Bratzilla, May 13, 2008 IP
  15. mg1313

    mg1313 Peon

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    #55
    Very true!
     
    mg1313, May 13, 2008 IP
  16. Solid_Nuts

    Solid_Nuts Active Member

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    #56
    i would recommend drupal, its a more robust platform and very felxibel when you know how to use it. many major sites use drupal. i don't know of any big sites running on joomla
     
    Solid_Nuts, May 13, 2008 IP
  17. dylanj

    dylanj Peon

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    #57
    Lol, yeah... I was gonna write a whole paragraph, but I realised that I had a job to do, so I deleted everything and just wrote "Joomla sucks" :)

    Of course, I do have reasons for my statement. Here they are:
    Pros:
    • Quick and easy to set up
    • Default skins look good
    • Well thought-out back-end
    Cons:
    • It's said that it's the easy PHP CMS to use, but really, it's not really very user-friendly. I still can't figure out how to get the top menu bar to show anything, and I still don't know how to add pages. If it's easy to use, I should have been able to do it by now :mad:. Just by the way, I got two other people to try also, and neither of them could make a page or add a menu item. They're both good with software and hardware.
    • It's a little "resource-intensive".
    • Some of the back-end interface is a little annoying, and not so well thought-out.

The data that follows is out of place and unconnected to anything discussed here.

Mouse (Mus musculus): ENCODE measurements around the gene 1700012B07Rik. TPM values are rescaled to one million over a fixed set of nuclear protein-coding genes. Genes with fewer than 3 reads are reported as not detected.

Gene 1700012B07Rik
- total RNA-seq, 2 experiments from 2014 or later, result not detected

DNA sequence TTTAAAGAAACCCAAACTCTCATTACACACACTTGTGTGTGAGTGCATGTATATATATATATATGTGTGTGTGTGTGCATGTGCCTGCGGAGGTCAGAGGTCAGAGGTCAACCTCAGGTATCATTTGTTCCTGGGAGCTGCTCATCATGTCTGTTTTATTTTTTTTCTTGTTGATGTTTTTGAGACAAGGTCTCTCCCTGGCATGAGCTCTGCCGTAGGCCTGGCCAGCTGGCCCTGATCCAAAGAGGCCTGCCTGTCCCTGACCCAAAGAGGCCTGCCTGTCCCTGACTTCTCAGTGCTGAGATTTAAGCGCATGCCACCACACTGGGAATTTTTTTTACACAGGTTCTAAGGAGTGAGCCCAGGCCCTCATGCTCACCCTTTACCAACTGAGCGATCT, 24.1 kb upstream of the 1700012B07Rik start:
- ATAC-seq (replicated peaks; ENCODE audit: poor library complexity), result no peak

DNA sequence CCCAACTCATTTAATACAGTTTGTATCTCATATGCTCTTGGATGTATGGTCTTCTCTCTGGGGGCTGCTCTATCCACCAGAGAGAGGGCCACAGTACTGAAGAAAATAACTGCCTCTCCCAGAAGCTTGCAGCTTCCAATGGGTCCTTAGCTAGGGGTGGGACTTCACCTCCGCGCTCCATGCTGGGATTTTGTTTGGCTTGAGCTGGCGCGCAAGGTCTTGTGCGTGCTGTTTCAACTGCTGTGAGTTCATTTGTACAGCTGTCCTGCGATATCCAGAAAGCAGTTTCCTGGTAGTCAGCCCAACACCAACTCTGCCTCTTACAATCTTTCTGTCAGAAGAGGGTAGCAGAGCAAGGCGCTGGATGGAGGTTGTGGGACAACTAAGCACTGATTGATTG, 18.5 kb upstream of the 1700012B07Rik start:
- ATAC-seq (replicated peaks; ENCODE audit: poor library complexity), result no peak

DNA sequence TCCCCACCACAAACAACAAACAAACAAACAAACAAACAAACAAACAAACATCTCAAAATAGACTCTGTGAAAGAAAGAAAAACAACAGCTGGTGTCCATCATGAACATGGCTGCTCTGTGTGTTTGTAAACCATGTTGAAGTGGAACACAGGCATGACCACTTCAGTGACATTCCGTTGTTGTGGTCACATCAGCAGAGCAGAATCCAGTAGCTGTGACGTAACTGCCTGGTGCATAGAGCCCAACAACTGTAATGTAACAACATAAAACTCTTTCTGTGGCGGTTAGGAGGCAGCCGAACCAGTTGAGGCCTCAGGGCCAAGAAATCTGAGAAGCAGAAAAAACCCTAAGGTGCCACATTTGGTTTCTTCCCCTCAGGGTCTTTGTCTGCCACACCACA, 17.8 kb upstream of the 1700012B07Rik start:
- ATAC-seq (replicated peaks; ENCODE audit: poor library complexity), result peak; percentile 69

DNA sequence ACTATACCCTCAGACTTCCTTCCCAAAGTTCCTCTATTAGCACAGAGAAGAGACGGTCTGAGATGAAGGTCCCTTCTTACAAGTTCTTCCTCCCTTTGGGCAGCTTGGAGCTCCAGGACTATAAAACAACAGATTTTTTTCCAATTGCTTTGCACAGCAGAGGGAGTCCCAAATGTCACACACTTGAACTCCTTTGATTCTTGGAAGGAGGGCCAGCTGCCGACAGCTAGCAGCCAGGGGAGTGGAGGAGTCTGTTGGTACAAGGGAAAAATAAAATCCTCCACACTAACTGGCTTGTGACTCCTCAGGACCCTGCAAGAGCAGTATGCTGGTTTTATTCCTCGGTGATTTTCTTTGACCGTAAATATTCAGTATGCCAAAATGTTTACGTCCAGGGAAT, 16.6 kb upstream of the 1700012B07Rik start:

• The back-end just isn't very intuitive.
    Those are pretty much all of my reasons for disliking Joomla. I'm sure it's a great CMS once you get the hang of it, but you'd think that if it was that easy to use, then I would have been able to add a page by now...
     
    dylanj, May 13, 2008 IP
  18. magdalene2008

    magdalene2008 Peon

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    #58
    Aha.. meaning to say that it's good but learning curve is high.

    I have to agree but not to the "how to get the top menu bar to show anything", as I love to read lots of stuff even before I install Joomla (or bake any weird cakes). But yeah, I managed to get things going on with no problem now (except for that stupid mistake I made few weeks ago...rawr..)
     
    magdalene2008, May 14, 2008 IP
  19. Ruriko

    Ruriko Active Member

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    #59
    You know I don't care much about how it has lots of features. All I care is about the performance of the CMS
     
    Ruriko, May 14, 2008 IP